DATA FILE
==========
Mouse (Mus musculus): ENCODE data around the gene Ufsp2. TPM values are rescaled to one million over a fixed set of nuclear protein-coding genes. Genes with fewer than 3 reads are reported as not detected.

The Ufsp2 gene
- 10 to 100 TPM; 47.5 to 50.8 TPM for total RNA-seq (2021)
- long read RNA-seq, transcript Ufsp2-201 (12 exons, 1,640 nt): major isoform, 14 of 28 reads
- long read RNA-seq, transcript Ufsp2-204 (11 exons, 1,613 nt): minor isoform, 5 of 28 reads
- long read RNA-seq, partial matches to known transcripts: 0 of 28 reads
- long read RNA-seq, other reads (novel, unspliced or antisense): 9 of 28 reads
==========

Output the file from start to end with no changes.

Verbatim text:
Mouse (Mus musculus): ENCODE data around the gene Ufsp2. TPM values are rescaled to one million over a fixed set of nuclear protein-coding genes. Genes with fewer than 3 reads are reported as not detected.

The Ufsp2 gene
- 10 to 100 TPM; 47.5 to 50.8 TPM for total RNA-seq (2021)
- long read RNA-seq, transcript Ufsp2-201 (12 exons, 1,640 nt): major isoform, 14 of 28 reads
- long read RNA-seq, transcript Ufsp2-204 (11 exons, 1,613 nt): minor isoform, 5 of 28 reads
- long read RNA-seq, partial matches to known transcripts: 0 of 28 reads
- long read RNA-seq, other reads (novel, unspliced or antisense): 9 of 28 reads